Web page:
Lebanon (MNN) — Violence is reportedly increasing in Syria approaching the April 10 ceasefire deadline given to the government by the U.N.
"Every time the regime is given a deadline, it is a catastrophe," one refugee told Reuters. Incidents of gunfire and other violence have been largely reported over the last several days.
As a result of the significant unrest recently, the number of refugees fleeing Syria has increased as well. Many are attempting a flight into Lebanon.
"It's currently believed that there are around about 13,000 Syrian refugees in Lebanon," says Matt Parker with Kids Alive International. "It could be that the total is actually higher."
Many are fleeing from Homs, which has seen countless bloody days in the last year. The escape from Syria is incredibly dangerous though. Far beyond difficult terrain, refugees have also reportedly been shot at while fleeing.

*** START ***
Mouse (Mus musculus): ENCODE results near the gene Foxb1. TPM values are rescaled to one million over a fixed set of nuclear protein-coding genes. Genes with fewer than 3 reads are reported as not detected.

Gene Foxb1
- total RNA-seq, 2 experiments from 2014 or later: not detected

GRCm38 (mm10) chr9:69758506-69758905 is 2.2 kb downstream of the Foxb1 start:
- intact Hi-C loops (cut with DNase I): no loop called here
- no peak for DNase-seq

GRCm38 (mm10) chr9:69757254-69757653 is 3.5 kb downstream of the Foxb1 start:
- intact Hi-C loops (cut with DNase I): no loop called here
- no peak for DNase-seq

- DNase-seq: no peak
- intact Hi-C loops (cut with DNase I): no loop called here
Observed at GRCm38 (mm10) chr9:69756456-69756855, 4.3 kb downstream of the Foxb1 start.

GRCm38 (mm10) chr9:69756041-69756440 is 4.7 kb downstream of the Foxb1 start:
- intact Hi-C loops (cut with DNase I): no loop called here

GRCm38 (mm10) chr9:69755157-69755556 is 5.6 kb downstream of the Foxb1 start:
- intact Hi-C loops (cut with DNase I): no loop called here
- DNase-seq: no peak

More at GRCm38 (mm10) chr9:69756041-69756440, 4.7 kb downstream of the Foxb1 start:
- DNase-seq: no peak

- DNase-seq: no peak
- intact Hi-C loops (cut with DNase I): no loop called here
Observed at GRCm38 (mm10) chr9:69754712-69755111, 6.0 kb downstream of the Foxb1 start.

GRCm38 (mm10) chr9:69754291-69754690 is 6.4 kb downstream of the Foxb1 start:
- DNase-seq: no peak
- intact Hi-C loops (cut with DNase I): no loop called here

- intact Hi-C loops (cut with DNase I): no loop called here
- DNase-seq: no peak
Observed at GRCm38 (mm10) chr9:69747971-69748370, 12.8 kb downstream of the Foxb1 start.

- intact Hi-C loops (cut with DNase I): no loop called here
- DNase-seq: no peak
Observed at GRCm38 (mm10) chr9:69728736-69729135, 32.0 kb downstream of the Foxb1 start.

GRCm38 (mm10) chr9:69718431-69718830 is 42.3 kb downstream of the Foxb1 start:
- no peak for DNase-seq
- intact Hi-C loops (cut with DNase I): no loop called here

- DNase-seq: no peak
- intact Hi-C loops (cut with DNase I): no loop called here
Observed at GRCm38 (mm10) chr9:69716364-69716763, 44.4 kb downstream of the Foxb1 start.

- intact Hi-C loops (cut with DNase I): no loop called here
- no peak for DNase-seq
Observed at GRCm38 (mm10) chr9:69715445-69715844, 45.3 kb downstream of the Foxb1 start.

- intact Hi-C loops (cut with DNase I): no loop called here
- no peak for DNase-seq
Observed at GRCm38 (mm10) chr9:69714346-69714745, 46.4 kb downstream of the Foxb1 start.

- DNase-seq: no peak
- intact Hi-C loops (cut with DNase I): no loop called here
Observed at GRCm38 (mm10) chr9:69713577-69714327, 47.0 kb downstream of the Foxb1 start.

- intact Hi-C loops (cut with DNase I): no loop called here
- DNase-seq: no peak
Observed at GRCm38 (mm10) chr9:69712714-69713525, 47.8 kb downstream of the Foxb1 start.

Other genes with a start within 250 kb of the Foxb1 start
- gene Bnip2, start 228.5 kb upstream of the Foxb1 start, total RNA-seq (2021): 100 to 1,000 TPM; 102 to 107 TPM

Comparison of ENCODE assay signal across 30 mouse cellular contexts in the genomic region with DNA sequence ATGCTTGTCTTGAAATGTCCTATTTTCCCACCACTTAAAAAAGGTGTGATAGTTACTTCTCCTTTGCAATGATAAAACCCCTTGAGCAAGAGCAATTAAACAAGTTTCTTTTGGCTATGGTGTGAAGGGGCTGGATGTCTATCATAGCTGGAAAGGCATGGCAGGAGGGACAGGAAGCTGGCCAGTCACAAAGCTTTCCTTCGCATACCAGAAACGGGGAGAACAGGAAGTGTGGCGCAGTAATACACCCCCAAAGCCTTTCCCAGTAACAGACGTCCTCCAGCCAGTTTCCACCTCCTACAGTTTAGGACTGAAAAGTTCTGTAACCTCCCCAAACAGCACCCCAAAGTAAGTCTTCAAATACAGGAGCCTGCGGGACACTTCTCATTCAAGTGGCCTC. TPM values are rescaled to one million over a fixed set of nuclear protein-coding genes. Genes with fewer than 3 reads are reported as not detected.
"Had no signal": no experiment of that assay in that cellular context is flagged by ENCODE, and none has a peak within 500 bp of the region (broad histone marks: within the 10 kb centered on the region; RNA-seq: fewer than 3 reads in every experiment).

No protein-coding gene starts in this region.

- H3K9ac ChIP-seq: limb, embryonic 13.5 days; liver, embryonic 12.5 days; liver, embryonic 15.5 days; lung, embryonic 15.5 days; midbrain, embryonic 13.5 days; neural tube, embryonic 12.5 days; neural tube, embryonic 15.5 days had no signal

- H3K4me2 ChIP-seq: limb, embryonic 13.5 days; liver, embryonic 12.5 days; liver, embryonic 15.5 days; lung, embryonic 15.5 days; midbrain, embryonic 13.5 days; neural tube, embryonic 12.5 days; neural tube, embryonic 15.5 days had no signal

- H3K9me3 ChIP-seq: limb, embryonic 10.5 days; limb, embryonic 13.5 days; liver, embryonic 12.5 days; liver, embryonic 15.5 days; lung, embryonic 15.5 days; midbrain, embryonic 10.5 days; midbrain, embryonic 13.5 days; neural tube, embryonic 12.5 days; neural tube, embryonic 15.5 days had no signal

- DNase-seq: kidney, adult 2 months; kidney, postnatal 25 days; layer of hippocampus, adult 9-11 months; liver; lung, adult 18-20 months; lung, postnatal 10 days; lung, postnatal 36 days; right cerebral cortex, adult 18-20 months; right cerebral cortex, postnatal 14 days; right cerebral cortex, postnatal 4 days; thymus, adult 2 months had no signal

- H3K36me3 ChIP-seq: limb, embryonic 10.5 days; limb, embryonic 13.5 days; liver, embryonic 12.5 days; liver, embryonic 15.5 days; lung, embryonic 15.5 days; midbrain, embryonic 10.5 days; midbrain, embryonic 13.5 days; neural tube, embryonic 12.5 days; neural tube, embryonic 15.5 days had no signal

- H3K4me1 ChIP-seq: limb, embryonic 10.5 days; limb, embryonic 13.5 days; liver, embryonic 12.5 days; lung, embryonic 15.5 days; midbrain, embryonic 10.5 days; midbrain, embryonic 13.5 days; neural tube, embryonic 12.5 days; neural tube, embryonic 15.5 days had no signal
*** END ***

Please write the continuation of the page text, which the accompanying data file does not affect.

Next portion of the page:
"In fact, I was hearing that the Syrian army has actually put quite a few mines along the border to try and stop people entering Lebanon," adds Parker.
Many of those who are running through these brutal traps are children.
"It's thought that around about one third of the refugees that have come from Syria to Lebanon are under the age of 18. And around about 20% are thought to be four years of age or younger," says Parker.
Kids Alive is particularly concerned for these kids. When their families miraculously arrive safely in Lebanon, they are forced to live in desperate conditions without heat, water, education, health care or other vital necessities. Vulnerable children suffer the most.
In response, Kids Alive has been working with partners to provide aid. They have also taken a number of the children into their school program. They are providing for basic needs but are also offering hope as they take opportunities to share Christ's love.
"I know that there are people that are–as in any crisis situation–turning to the Lord at these times," says Parker.
At this point, Kids Alive is doing all that they can do, says Parker, but "we would love to be able to do more in this situation to help the refugees. Any funding that comes in specifically for that will be used, with our partners, to work and meet the needs particularly of the children and to meet the needs of the refugees that have been coming into the country."
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